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Conceptually, disability is a fact of life, as well as a broad term for specific conditions. As humans with a limited time on this Earth, we accept that an extremely large spectrum of people is likely to experience disability in their lifetime. It takes so many different forms, and most people (that are not born with a disability already) accept that because the world can be a dangerous place, also understand that they might break their arm sometimes, or develop anxiety as a result of negative life experiences, in a more severe example.

However, what we don’t often consider is how disabilities tend to manifest themselves, and that there are different stages in the development of disability. My theory as to why that is is that, unless you are a physician, or have a keen interest in medical science, the average person only thinks about disabilities when they are tangible and clearly identifiable. A broken leg happens in most cases, upon physical impact to the bones, whereas a condition like cerebral palsy tends to develop from birth or early childhood, and Down Syndrome tends to occur from hereditary genetic disorders.

But because not all disabilities are occurrent from a singular incident, many of them tend to develop progressively and are therefore difficult to identify at their early stages, and thus are not as easily classified as disabilities. This is why I believe, personally, that the needs of people showing early signs of depression and mental health disorders are not as considered by health services as those who are actively diagnosed with these conditions. While we have come a long way as a society in actively discussing depression and anxiety and supporting those that suffer from it, the fact remains that not enough is being done to combat the mental health epidemic. We must go further in our society to actively prevent disability in addition to accommodating people that have the right to live equally with their disabilities.

The human mind and body are amazing feats of nature. They are both equipped to do incredible things, but they also have the baffling capability to manifest disabilities if not kept in check. In the same way that we recommend eating healthily, and regular exercise to prevent disease in the body, we must also encourage health in the mind to protect our psychological wellbeing and avoid developing disabilities such as depression, anxiety, schizophrenia, obsessive-compulsive disorders, and many other mental disabilities.

In our increasingly fast-paced society, quiet rooms are increasingly important as an antidote to neurological disabilities. Although the idea sounds deceptively simple; a room to sit in quietly, studies show that people who use them regularly are demonstrably healthier, more productive, and better equipped to handle the stresses of life, than if they allowed their anxieties and worries to build up in the back of the mind. Sometimes, all we need is a breather. And if we are stripped of our ability to process the day, meditate, or reflect, these stresses build up and can lead to harmful disorders. Quiet and sensory rooms are much more than silent spaces, they offer us a solution to short-term issues that grow out of proportion.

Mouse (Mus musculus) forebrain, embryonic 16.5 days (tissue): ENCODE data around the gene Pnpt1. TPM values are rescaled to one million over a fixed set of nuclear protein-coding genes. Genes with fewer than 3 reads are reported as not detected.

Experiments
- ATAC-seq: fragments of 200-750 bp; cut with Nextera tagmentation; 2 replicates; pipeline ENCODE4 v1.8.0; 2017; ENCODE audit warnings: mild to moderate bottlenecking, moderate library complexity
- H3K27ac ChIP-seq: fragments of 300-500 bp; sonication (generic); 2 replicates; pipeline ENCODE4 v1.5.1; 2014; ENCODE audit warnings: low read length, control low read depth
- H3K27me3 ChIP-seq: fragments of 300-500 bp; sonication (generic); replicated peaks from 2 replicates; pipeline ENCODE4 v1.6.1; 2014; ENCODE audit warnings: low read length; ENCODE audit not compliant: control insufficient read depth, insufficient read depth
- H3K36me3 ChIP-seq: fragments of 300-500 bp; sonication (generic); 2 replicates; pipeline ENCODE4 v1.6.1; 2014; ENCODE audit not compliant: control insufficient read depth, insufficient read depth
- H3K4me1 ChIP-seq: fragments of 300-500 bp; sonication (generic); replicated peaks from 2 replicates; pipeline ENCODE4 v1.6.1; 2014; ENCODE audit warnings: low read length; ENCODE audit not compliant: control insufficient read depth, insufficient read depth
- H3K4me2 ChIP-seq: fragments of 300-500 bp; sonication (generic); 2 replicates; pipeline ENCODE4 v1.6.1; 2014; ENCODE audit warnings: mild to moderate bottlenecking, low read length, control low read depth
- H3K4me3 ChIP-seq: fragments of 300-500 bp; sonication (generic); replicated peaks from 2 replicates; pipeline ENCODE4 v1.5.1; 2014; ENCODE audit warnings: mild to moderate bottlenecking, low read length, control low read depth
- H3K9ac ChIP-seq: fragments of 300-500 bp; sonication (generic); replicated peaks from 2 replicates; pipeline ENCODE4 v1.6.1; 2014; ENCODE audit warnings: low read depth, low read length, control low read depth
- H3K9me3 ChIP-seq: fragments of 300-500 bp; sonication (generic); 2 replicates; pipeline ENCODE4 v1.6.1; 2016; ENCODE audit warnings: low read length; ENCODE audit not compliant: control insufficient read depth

Quiet rooms are becoming increasingly common in the corporate world. Direct Access has curated several of them for businesses in the hub of London, Manchester, and even on public transport systems. We were responsible for Avanti West Coast’s first-ever Quiet Room for autistic travellers, built for the UK rail network at Crewe, which has seen consistent use since installation.

In the work environment, it is recommended as a general rule that a quiet room or similar space should be available for every six employees, as a sanctuary where people can chill out, do yoga, contemplate, or just let their mind wander. For employers, the benefits are perhaps even greater than employees. As a happy workforce generally encourages more productive workers, providing a quiet room also demonstrates tolerance, and an understanding that an employee’s mental health is important to maintain. Due to the unfortunate landscape when it comes to the housing market, people generally have fewer calm spaces to go to these days, particularly in cities with fewer green spaces, for which quiet rooms act as a universal solution. Research has even shown that workers are much more likely to leave offices and similar places of employment if they are especially loud.

So, what do quiet rooms look like? Check out this example we installed in Mediabrands London offices.

This is one of many possible designs for quiet rooms. You can replace furniture with bean bags, soundproof the walls, or have lower/mood lighting if preferred.

And the best part is that quiet rooms offer mental health reprieve to everyone, regardless of their personal ability. As a place designed to be accessible to everyone, a single quiet room might offer a person the space they need to get through their day and avoid the development of neurological disabilities in the future.

The mind has a remarkable memory and imagination, so we must protect our health from the effects of life and its necessary stresses.

If you own a facility or are part of an organisation that is considering installing Quiet Room(s), get in touch with Direct Access today. Our Consultancy team will ensure that you take the steps to not only do the right thing within your budget but open the door to the social and financial benefits that come only as a result of creating an accessible and inclusive environment for disabled people.

We’re here to help. Because for us, access is personal.

Written by Michael Miller

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Room 2, Regent House
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Nantwich, CW5 6PQ.

Tel: 0845 056 4421.

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